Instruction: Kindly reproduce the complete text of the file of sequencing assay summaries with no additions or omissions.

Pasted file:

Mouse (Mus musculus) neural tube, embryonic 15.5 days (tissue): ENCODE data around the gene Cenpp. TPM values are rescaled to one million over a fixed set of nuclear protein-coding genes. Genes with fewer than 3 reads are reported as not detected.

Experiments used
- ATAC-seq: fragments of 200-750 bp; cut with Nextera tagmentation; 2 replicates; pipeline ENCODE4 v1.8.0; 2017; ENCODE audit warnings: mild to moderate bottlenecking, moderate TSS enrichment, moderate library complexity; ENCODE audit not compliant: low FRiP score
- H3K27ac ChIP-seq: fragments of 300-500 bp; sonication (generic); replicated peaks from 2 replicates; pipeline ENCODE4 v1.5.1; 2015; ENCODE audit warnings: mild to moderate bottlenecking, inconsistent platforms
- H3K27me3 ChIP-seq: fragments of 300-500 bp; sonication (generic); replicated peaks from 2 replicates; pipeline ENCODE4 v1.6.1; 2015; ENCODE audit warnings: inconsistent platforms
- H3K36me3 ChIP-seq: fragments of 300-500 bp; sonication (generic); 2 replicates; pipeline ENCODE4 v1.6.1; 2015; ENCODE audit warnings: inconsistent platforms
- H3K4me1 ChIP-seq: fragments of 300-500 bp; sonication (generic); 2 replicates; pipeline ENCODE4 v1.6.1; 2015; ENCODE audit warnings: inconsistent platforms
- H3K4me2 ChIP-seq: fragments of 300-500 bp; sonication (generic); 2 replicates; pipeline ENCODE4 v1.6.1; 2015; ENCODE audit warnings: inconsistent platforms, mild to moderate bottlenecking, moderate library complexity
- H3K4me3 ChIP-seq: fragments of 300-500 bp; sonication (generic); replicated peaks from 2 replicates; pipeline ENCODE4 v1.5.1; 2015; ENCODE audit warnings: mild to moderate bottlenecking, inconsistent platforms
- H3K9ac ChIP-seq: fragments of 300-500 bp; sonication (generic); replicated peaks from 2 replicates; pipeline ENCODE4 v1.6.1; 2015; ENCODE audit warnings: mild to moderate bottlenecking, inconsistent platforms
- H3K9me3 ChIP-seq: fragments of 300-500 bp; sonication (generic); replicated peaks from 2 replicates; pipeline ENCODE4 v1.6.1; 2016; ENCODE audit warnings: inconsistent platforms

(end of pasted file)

Mouse (Mus musculus) neural tube, embryonic 15.5 days (tissue): ENCODE data around the gene Cenpp. TPM values are rescaled to one million over a fixed set of nuclear protein-coding genes. Genes with fewer than 3 reads are reported as not detected.

Experiments used
- ATAC-seq: fragments of 200-750 bp; cut with Nextera tagmentation; 2 replicates; pipeline ENCODE4 v1.8.0; 2017; ENCODE audit warnings: mild to moderate bottlenecking, moderate TSS enrichment, moderate library complexity; ENCODE audit not compliant: low FRiP score
- H3K27ac ChIP-seq: fragments of 300-500 bp; sonication (generic); replicated peaks from 2 replicates; pipeline ENCODE4 v1.5.1; 2015; ENCODE audit warnings: mild to moderate bottlenecking, inconsistent platforms
- H3K27me3 ChIP-seq: fragments of 300-500 bp; sonication (generic); replicated peaks from 2 replicates; pipeline ENCODE4 v1.6.1; 2015; ENCODE audit warnings: inconsistent platforms
- H3K36me3 ChIP-seq: fragments of 300-500 bp; sonication (generic); 2 replicates; pipeline ENCODE4 v1.6.1; 2015; ENCODE audit warnings: inconsistent platforms
- H3K4me1 ChIP-seq: fragments of 300-500 bp; sonication (generic); 2 replicates; pipeline ENCODE4 v1.6.1; 2015; ENCODE audit warnings: inconsistent platforms
- H3K4me2 ChIP-seq: fragments of 300-500 bp; sonication (generic); 2 replicates; pipeline ENCODE4 v1.6.1; 2015; ENCODE audit warnings: inconsistent platforms, mild to moderate bottlenecking, moderate library complexity
- H3K4me3 ChIP-seq: fragments of 300-500 bp; sonication (generic); replicated peaks from 2 replicates; pipeline ENCODE4 v1.5.1; 2015; ENCODE audit warnings: mild to moderate bottlenecking, inconsistent platforms
- H3K9ac ChIP-seq: fragments of 300-500 bp; sonication (generic); replicated peaks from 2 replicates; pipeline ENCODE4 v1.6.1; 2015; ENCODE audit warnings: mild to moderate bottlenecking, inconsistent platforms
- H3K9me3 ChIP-seq: fragments of 300-500 bp; sonication (generic); replicated peaks from 2 replicates; pipeline ENCODE4 v1.6.1; 2016; ENCODE audit warnings: inconsistent platforms